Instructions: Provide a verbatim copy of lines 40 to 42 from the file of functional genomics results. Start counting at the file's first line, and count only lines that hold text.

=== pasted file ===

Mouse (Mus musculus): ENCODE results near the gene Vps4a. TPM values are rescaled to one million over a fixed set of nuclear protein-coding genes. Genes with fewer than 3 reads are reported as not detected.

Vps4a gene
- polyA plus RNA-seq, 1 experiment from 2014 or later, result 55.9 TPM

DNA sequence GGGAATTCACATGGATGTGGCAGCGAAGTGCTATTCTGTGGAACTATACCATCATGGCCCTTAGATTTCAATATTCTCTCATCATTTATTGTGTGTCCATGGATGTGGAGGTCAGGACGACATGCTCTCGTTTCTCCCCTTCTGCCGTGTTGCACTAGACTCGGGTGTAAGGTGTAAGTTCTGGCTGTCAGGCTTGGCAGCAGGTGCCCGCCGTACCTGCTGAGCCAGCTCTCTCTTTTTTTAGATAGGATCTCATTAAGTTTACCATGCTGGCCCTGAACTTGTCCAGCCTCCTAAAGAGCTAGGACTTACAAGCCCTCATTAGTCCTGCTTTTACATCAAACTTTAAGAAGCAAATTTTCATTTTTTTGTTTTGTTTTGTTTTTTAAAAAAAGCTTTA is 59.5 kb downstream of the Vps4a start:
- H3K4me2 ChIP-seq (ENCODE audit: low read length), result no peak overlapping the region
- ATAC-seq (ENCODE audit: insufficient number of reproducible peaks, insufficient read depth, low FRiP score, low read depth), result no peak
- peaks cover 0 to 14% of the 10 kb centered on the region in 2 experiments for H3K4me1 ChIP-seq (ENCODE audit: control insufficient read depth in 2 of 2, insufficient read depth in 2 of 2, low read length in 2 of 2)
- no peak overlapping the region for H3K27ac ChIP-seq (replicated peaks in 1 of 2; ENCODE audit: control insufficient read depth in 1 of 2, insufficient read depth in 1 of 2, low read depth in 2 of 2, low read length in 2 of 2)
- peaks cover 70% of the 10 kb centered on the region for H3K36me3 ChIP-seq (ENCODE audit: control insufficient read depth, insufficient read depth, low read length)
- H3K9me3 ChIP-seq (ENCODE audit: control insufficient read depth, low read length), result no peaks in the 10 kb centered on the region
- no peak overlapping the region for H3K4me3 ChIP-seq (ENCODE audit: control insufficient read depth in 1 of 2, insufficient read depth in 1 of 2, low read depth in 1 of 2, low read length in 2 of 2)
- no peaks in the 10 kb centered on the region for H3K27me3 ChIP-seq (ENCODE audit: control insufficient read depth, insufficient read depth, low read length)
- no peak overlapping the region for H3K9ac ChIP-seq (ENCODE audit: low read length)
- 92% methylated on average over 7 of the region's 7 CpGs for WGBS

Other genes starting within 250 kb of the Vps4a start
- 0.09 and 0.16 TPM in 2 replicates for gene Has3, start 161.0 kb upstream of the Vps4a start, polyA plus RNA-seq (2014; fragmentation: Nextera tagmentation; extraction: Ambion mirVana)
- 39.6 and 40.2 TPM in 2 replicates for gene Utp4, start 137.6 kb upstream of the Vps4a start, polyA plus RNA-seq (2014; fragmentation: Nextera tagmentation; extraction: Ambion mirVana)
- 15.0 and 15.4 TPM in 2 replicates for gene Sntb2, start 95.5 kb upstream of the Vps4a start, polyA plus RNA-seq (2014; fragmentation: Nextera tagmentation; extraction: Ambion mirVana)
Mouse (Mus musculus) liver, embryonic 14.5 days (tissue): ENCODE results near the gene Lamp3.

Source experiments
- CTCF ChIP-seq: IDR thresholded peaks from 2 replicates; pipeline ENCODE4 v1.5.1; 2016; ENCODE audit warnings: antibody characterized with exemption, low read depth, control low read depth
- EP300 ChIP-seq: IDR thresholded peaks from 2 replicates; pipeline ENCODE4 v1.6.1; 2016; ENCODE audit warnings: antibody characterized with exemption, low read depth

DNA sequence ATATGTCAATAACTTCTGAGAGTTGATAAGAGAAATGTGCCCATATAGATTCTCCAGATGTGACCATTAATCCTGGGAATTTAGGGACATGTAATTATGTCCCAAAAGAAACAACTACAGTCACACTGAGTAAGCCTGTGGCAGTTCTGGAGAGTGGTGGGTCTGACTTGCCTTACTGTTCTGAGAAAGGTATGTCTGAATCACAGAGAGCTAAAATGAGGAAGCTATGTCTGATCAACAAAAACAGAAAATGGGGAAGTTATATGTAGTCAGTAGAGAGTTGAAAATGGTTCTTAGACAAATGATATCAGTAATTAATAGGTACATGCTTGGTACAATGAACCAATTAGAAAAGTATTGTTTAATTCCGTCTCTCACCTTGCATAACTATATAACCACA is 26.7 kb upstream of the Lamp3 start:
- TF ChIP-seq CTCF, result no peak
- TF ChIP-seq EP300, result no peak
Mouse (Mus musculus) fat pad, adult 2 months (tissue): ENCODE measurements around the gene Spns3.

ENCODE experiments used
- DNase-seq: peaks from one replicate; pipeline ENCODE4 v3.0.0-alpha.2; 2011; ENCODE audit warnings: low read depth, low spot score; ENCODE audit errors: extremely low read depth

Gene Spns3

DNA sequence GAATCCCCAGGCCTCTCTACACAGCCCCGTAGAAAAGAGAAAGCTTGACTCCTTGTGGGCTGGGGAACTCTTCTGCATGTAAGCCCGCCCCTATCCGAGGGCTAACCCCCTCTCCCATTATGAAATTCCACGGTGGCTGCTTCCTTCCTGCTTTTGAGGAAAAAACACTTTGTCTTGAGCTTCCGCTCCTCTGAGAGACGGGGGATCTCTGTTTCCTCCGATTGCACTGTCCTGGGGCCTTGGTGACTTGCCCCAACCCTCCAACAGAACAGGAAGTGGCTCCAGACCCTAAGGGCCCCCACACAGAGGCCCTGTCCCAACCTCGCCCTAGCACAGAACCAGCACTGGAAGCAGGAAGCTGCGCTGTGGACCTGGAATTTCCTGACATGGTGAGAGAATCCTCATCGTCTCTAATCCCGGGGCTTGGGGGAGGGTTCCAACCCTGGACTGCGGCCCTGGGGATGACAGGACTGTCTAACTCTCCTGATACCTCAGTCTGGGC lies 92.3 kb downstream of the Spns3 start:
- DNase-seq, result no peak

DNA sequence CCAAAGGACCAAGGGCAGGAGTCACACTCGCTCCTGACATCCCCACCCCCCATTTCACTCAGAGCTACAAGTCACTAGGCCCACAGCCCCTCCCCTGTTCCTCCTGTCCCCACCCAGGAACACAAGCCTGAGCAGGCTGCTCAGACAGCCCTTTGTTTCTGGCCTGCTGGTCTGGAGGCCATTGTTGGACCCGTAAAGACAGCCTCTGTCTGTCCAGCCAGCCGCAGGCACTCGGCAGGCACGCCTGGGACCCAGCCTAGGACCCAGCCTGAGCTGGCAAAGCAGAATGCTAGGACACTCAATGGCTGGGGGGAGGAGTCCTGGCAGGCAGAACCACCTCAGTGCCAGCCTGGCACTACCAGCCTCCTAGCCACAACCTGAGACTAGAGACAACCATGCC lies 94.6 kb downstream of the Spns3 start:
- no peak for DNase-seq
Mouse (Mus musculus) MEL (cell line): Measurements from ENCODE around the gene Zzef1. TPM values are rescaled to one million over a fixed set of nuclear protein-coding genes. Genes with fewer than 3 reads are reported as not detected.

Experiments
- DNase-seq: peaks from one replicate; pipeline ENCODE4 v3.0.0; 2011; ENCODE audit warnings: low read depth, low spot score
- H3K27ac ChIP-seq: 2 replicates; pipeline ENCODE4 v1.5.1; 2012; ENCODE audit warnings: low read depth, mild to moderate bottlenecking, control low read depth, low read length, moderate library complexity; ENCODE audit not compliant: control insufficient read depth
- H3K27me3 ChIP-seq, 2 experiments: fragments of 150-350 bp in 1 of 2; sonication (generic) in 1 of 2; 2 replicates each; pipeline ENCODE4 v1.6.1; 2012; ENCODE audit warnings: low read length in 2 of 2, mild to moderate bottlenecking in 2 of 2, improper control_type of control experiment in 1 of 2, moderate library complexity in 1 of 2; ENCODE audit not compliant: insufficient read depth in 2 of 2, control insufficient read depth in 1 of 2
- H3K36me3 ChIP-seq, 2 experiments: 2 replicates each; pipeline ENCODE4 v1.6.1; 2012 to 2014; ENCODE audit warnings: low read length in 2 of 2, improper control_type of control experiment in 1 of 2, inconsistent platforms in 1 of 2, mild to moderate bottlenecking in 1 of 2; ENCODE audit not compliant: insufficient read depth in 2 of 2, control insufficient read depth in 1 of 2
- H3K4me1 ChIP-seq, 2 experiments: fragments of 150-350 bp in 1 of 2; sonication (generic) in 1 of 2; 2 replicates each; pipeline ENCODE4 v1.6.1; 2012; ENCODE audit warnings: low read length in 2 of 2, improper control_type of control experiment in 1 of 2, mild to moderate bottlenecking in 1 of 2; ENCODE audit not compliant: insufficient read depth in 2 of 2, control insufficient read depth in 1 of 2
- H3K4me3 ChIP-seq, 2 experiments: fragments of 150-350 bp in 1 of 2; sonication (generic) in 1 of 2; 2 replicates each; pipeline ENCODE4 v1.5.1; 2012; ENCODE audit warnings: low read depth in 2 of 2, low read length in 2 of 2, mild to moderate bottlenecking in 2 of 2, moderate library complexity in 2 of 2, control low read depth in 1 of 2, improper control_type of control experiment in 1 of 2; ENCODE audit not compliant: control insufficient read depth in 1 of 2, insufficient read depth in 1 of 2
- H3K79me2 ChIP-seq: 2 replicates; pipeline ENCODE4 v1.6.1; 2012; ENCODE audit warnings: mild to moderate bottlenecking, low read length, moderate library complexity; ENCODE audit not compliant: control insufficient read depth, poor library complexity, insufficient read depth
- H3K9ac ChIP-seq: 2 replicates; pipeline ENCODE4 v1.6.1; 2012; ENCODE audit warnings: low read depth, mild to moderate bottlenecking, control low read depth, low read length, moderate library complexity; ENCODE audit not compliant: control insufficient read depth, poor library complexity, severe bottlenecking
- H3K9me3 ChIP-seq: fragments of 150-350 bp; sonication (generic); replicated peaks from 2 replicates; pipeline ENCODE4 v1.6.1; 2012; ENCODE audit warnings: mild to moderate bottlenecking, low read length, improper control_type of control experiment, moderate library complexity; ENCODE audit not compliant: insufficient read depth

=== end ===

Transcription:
- H3K4me1 ChIP-seq, 2 experiments: fragments of 150-350 bp in 1 of 2; sonication (generic) in 1 of 2; 2 replicates each; pipeline ENCODE4 v1.6.1; 2012; ENCODE audit warnings: low read length in 2 of 2, improper control_type of control experiment in 1 of 2, mild to moderate bottlenecking in 1 of 2; ENCODE audit not compliant: insufficient read depth in 2 of 2, control insufficient read depth in 1 of 2
- H3K4me3 ChIP-seq, 2 experiments: fragments of 150-350 bp in 1 of 2; sonication (generic) in 1 of 2; 2 replicates each; pipeline ENCODE4 v1.5.1; 2012; ENCODE audit warnings: low read depth in 2 of 2, low read length in 2 of 2, mild to moderate bottlenecking in 2 of 2, moderate library complexity in 2 of 2, control low read depth in 1 of 2, improper control_type of control experiment in 1 of 2; ENCODE audit not compliant: control insufficient read depth in 1 of 2, insufficient read depth in 1 of 2
- H3K79me2 ChIP-seq: 2 replicates; pipeline ENCODE4 v1.6.1; 2012; ENCODE audit warnings: mild to moderate bottlenecking, low read length, moderate library complexity; ENCODE audit not compliant: control insufficient read depth, poor library complexity, insufficient read depth